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Sampaguita

Image of Sampaguita Flowers Sampaguita (Jasminum sambac) is a sweetly scented tropical flower. Belonging to the wide genus of Jasmines (Jasminum), Sampaguita is the common name of the species Jasminum sambac. Sampaguita is also known as Philippine Jasmine, Arabian jasmine, Pikake in Hawaii, Grand Duke of Tuscany, Kampupot, and Melati .

Kingdom
Plantae
Division
Magnoliophyta
Class
Magnoliopsida
Order
Lamiales
Family
Oleaceae
Genus
Jasminum

The species Jasminum sambac is native to southern Asia, in India, Myanmar and Sri Lanka. Sampaguita is serving as the National Flower of for two countries - Philippines and Indonesia.. The beautiful ornamental Sampaguita blooms cover the glossy green leafed bushed type ever bloomer. The Sampaguita is also well known in Asia for its use in teas and religious offerings, symbolizing divine hope.

Sampaguita grow on a woody vine or semi-climbing shrub, which reaches a height of 1,2 meters. The leaves are ovate or rounded in shape and 6 to 12 cm long. The leaves and Sampaguita flowers grow on short stalks. The Sampaguita flowers bloom either singly or as bundles of blossoms at the top of the branches. Blooming all through the year, Sampaguita are pure white, small, dainty, star-shaped blossoms. The flowers open at night and wilt in less than a day. The Sampaguita flower has about 8-10 calyx teeth that are very slender, and 5 to 8 mm long. The Sampaguita's corolla tube is slender and 1 to 1.5 cm long, the limb is usually double and 1.5 to 2 cm in diameter. The 2 stamens on the Sampaguita are included with a 2-celled ovary.

Sampaguita's distinct sweet, heady fragrance is its unique feature. The essential oil from the flowers is similar to jasmin (Jasminum grandiflores). Sampaguita flowers do not bear seeds, therefore the plant is cultivated by cuttings. Sampaguita was imported into the Philippines in the 17th century from Himalayan areas. The Sampaguita is a native part of the Philippine landscape for centuries. The plant is originally from India and is grown throughout India today. About eight cultivars are generally listed for Sampaguita.Some varieties of Sampaguitas can grow as large as small roses in India.

Varieties of Sampaguita

There are three varieties of Sampaguita, commonly referred to as Single Petal, Double and Double-Double. The double layered Sampaguita are called 'kampupot,' which are less fragrant. The three major varieties: 'Maid of Orleans', 'Belle of India' and 'Grand Duke' - differ from each other by the shape of leaves and flowers structure. The fourth popular variety Mysore Mulli, a variation of the 'Belle of India'.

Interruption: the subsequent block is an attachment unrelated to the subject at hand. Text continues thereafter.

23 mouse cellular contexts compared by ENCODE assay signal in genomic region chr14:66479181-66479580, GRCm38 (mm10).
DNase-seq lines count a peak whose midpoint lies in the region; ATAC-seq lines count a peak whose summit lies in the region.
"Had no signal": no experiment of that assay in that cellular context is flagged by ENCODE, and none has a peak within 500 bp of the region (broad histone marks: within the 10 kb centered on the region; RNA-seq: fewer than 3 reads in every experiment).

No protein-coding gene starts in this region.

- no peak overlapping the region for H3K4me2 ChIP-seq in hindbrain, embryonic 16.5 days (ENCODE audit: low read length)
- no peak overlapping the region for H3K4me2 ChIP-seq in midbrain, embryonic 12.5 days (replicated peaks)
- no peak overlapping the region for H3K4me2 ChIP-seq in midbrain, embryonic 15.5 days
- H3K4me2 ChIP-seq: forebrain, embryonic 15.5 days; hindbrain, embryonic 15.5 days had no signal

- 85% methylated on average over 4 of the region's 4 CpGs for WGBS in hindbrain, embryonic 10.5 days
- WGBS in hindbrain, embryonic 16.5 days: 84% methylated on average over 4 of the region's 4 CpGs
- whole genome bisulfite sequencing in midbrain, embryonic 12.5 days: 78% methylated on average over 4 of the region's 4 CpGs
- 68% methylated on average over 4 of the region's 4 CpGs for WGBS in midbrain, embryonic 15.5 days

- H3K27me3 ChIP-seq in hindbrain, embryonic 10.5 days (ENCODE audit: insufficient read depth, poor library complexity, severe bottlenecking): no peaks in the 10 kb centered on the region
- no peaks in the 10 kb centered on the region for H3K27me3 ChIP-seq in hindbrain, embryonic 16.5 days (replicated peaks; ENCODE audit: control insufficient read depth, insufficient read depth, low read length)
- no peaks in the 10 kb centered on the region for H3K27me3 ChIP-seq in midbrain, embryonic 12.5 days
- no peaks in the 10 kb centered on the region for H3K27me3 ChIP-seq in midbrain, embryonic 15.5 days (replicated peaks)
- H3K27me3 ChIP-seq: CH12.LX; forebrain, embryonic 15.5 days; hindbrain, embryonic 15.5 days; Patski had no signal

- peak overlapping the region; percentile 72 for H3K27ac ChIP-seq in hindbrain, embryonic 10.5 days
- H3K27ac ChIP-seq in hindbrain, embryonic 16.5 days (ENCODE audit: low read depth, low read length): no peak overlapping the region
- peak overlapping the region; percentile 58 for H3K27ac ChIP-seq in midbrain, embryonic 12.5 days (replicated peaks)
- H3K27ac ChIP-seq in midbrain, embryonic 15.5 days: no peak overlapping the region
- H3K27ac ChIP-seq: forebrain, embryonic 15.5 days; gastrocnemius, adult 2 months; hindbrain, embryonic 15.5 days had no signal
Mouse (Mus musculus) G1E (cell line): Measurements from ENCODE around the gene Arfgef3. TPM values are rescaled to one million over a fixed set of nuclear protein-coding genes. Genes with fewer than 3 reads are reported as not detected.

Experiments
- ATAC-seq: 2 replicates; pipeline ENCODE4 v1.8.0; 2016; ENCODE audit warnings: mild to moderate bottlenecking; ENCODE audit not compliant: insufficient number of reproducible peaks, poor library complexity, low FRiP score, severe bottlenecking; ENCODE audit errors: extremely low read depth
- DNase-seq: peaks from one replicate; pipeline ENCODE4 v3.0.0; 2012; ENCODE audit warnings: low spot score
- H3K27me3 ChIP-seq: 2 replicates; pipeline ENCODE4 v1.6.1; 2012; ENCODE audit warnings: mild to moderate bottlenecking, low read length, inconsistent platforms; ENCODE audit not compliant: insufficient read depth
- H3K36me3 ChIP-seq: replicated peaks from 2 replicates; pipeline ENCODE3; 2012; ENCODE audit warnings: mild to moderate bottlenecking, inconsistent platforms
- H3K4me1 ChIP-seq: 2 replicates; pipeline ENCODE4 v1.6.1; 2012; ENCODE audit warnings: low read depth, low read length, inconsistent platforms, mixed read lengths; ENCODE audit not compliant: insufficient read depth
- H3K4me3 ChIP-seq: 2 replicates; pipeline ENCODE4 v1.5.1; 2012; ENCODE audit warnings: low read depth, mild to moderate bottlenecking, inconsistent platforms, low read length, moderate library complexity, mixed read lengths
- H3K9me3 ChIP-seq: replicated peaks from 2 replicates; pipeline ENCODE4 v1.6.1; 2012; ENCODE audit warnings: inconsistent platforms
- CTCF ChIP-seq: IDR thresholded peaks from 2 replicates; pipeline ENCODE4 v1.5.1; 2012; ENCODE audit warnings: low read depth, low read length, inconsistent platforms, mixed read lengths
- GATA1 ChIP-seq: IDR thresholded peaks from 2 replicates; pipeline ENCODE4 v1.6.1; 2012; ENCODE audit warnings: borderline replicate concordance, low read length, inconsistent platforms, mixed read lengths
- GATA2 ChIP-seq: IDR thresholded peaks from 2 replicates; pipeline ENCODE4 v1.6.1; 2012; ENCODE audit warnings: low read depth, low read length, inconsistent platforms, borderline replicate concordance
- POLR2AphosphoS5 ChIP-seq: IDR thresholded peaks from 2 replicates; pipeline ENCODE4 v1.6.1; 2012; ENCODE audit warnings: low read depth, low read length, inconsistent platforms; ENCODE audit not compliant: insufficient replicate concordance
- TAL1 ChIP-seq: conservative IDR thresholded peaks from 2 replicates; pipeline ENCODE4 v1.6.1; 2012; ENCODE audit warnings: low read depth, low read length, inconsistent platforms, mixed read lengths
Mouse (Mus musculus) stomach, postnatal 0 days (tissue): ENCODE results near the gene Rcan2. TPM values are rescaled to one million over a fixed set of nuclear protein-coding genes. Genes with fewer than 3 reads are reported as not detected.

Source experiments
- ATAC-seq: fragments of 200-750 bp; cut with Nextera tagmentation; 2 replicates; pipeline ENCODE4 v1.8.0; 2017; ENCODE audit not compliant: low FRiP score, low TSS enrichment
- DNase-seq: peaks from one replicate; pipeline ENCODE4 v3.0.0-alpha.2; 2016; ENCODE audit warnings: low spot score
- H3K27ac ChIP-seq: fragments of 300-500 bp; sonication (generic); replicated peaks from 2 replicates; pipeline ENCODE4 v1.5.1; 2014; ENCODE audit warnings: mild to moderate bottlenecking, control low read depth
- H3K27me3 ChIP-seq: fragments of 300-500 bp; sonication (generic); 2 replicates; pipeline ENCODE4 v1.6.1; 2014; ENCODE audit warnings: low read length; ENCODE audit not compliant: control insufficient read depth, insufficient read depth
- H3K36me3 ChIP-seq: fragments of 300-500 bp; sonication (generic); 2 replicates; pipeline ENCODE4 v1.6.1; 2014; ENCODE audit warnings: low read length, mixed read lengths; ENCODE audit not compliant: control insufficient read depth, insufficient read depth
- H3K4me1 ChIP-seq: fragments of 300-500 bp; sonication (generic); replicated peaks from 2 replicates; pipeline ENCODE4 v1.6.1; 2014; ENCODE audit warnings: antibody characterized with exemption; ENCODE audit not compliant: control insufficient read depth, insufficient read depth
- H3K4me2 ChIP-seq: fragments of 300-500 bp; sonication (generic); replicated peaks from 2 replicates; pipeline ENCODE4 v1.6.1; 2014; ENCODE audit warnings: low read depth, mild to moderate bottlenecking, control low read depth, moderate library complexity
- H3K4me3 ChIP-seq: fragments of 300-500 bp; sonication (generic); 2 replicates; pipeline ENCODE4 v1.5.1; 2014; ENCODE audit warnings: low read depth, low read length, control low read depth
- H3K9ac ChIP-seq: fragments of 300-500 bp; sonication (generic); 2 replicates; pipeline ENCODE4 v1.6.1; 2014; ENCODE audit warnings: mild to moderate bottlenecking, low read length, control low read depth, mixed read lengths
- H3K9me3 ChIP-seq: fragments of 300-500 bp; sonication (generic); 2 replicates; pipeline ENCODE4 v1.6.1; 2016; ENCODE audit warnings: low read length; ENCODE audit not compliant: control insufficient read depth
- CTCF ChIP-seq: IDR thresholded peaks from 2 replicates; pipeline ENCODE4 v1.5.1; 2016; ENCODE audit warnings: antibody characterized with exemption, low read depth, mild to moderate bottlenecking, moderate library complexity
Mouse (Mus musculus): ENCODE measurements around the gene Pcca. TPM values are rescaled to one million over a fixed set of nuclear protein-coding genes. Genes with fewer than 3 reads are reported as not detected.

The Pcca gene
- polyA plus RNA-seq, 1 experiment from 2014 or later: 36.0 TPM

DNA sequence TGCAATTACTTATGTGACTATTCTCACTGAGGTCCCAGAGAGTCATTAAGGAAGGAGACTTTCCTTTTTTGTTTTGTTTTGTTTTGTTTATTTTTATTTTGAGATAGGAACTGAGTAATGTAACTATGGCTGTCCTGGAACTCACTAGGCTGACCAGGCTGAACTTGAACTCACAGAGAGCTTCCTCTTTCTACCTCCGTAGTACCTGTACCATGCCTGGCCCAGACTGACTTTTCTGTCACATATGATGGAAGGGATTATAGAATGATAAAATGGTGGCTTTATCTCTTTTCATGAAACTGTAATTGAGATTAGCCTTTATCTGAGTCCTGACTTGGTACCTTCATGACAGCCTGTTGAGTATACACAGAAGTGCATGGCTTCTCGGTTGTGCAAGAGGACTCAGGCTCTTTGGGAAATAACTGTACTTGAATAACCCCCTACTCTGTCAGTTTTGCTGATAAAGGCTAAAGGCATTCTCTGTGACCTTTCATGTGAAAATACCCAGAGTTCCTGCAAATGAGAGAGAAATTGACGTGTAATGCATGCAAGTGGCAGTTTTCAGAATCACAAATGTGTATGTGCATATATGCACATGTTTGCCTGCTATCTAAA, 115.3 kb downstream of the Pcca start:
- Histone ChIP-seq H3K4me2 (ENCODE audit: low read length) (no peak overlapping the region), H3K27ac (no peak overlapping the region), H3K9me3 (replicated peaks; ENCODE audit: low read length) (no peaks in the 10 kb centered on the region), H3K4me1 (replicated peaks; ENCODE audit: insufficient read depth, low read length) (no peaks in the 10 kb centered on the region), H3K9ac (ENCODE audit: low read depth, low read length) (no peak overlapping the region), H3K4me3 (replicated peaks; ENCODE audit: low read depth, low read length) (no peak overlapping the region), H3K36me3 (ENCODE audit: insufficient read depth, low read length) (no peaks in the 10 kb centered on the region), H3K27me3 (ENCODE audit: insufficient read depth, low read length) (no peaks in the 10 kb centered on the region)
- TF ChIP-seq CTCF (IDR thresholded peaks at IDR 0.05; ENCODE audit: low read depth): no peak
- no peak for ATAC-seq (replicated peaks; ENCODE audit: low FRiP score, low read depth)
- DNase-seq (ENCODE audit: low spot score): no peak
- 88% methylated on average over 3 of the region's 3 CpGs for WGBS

• Maid of Orleans: Single with five rounded petals
  • Belle of India:Semi-double or single (single and double flowers on the same plant) with elongated petals
  • Grand Duke of Tuscany: clusters of flowers (sometimes single flower). Only the central flower is truly double-rossete. Side flowers are semi-double, and like miniature roses

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Facts About Sampaguita

  • Sampaguita is considered a symbol of fidelity, purity, devotion, strength and dedication.
  • In the Philippines, the Sampaguita is called by various names: sambac, sampagung, campopot, lumabi, kulatai, pongso, malur and manul.
  • The name Sampaguita is a Spanish term that comes from the Philippino words "sumpa kita," which mean 'I promise you.'
  • The Chinese emperor of the Sung dynasty had Sampaguita growing in his palace grounds to enjoy its heavenly fragrance.
  • Even the kings of Afghanistan, Nepal and Persia had Jasmine planted, in the 1400s.
  • Since ancient times, Jasmine has been cultivated for its essential oils.
  • Varieties of Jasmine, like J. grandiflorum, are especially used in perfumes.
  • Though, Sampaguita (unlike other Jasmine varieties) is not a key ingredient in top-price perfumes, its scent and makeup have given it important uses.
  • Sampaguita has been used for hair ornamentation in India, China and Philippines as well.
  • Malaysians scent the hair oil from coconut with Sampaguita scents.
  • Sampaguita is also used medicinally. Its perfume is believed to relieve a many ailments including headaches and promotes a feeling of well being.
  • Sampaguita roots were used to treat wounds and snake bites. The leaves and the flowers have antipyretic and decongestant properties
  • Sampaguita flower extract acts as a deodorant.

Growing Sampaguita

  • Sampaguita plant cuttings are easy to root. More plants means more blooms at one given time and the more fragrance!
  • Plant them in 3 gal pots. The plants are both full sun or shade tolerant.
  • Use a good potting soil (with lots of organic matter like peat moss and humus).
  • If the plant is exposed to certain conditions for a long time it gets used to them, and may get stressed after the conditions change significantly. However, gradual change should be fine.
  • The smaller the plant, the easier it gets adjusted to new conditions.
  • The potting mix must be well-drained. Never use top soil or garden soil for potting to avoid rotting in roots.
  • All Sampaguita plants need lots of light for blooming. Bright light along with regular fertilization will encourage blooming.
  • Move the plant into a larger pot every spring or when the plant overgrows the pot.

Sampaguita Plant Care

  • Fertilize the plants monthly with a balanced fertilizer from spring through fall.
  • The stems should be tied to supports and keep the soil evenly moist through the growing season.
  • Pruning of sampaguita should be taken up after flowering to keep the plants thinned and shaped.
  • Protect from frost in temperate regions.
  • As a tropical plant, the Sampaguita loves heat, it grows best when the soil around it stays moist but not soggy.
  • Do not over-fertilize or over water.
  • Bigger flowers need plenty of sun.

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